Another one bites the dustWritten by Jim Harpen | | firstname.lastname@example.org
As I write this column it looks like another curtain is falling on Downtown Toledo. Or, looked at another way, a page is turning on downtown Toledo. The Nicholas Building — known by most Toledoans as the former Fifth Third Bank building, or to older Toledoans as the First National Bank building — is closing for the most ignominious of reasons: The landlord didn’t pay the electric bill.
“We received notice from Toledo Edison that power would be turned off if payment is not received” the building’s assistant manager told me. “And payment will not be received.”
The tallest building in Ohio when it was constructed in 1906, this feature on the Toledo skyline will be empty by the time most of you read this column. It’s happening that fast. There was little notice for the tenants to make the move. Fifth Third Bank, which has (had) its main Downtown branch on the ground floor of the Nicholas Building, sent out a news release that it was closing that branch exactly 24 hours and 39 minutes before they locked the doors for good. For the rest of the tenants, it was like scrambling for lifeboats on a sinking ship. Some tenants filed court motions to keep the power on through the weekend so they could get their belongings out. Commercial realtors were getting panicked calls from tenants on the top three floors who needed to move and move fast before power to the elevators was cut off.
The owner/landlord is the Ergur Real Estate Group out of San Francisco. It bought the Nicholas Building in January 2008 for the relatively paltry sum of $313,600 — that’s 17 floors of Toledo history for less than you’d pay for a single-family residence in Stone Oak. Before you jump to the conclusion that this is just another absentee landlord scarfing up cheap Toledo real estate and milking it for all the cash they could, consider what Ergur Group’s plans were: A $200 million renovation of the Nicholas Building and the adjacent 10-story Spitzer Building, also owned by Ergur.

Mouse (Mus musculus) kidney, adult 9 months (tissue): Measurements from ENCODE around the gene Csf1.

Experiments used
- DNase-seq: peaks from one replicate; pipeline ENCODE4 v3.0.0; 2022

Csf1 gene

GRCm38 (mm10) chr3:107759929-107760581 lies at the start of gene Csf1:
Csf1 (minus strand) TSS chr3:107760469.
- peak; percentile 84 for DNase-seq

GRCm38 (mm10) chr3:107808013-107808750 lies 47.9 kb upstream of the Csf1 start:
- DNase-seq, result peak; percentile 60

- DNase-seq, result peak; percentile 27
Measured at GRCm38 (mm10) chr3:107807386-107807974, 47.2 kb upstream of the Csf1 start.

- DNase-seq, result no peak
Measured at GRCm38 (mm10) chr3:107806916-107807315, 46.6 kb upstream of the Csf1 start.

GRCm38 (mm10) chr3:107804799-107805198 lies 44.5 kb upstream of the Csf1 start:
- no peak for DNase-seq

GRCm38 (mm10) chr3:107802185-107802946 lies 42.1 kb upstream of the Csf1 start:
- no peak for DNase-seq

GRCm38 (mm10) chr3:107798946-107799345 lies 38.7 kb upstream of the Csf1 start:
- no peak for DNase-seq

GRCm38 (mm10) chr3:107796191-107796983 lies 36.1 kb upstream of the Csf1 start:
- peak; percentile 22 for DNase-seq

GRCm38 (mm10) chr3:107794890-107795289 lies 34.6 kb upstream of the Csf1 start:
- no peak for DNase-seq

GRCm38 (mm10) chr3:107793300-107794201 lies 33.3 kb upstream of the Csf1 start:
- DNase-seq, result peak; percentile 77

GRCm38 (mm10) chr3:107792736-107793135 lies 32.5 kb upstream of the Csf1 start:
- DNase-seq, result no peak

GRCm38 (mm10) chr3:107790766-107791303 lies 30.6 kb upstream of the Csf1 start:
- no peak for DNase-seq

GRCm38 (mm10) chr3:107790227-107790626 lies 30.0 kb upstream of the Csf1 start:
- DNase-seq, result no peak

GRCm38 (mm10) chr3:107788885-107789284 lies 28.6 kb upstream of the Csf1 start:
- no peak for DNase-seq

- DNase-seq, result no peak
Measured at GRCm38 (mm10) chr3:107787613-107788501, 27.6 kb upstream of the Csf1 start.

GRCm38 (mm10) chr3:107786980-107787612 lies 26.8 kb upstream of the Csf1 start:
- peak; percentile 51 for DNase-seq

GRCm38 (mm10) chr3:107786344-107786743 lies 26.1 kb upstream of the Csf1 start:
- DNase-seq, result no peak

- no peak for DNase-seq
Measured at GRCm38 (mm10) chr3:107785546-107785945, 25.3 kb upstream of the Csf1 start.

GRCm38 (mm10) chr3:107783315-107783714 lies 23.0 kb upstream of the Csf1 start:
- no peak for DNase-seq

Those were the plans. But then came the credit meltdown. The banks quit lending on commercial real estate projects and that financing was the lynchpin to the redevelopment of the two buildings. Owning two renovated, classy buildings on adjacent corners a couple hundred feet from the main entrance to the new arena would have been a real gold mine. But owning two old buildings with less than 50 percent occupancy and no bank financing for renovation is dead weight.
“The Nicholas Building is only 10 percent occupied,” said Bill Thomas, Ergur Real Estate Group’s Toledo manager. “That’s not enough [rent] to cover our daily needs.” Nor, apparently, enough to cover the FirstEnergy bill.
With the banks refusing to lend, the Ergur Group started months ago looking for private financing near and far, including the Middle East. “You look at these private equity groups” said Thomas, “… they hold all the cards.” And the private investors weren’t playing.
It might be tough to see a silver lining in such a debacle, but let’s try. In the short-term, there’s an instant increase in demand for Downtown office space as Nicholas Building tenants are racing to relocate. One week ago, the suggestion that there would be a spike in demand for space Downtown would have been answered by a nervous laugh and maybe a recommendation to see a psychologist.
I caught up with Nancy Lehman, vice president of CB Richard Ellis commercial real estate brokerage, after she spent Wednesday afternoon showing a Nicholas Building tenant five places where they could relocate. All Downtown.
The good news is those businesses will be, or are trying to stay Downtown. The bad news is that this is a case of musical chairs. The same number of Downtown workers in fewer buildings and another landmark emptied out.
Refilling it will take time. Perhaps, a lot of time.
“Its gonna be a year minimum,” said Germano Bressan of Signature Associates, a commercial real estate firm. “That’s an expensive building to run. Somebody’s going to buy it for nothing, so they can make money with just a handful of tenants.“
E-mail columnist Jim Harpen at email@example.com.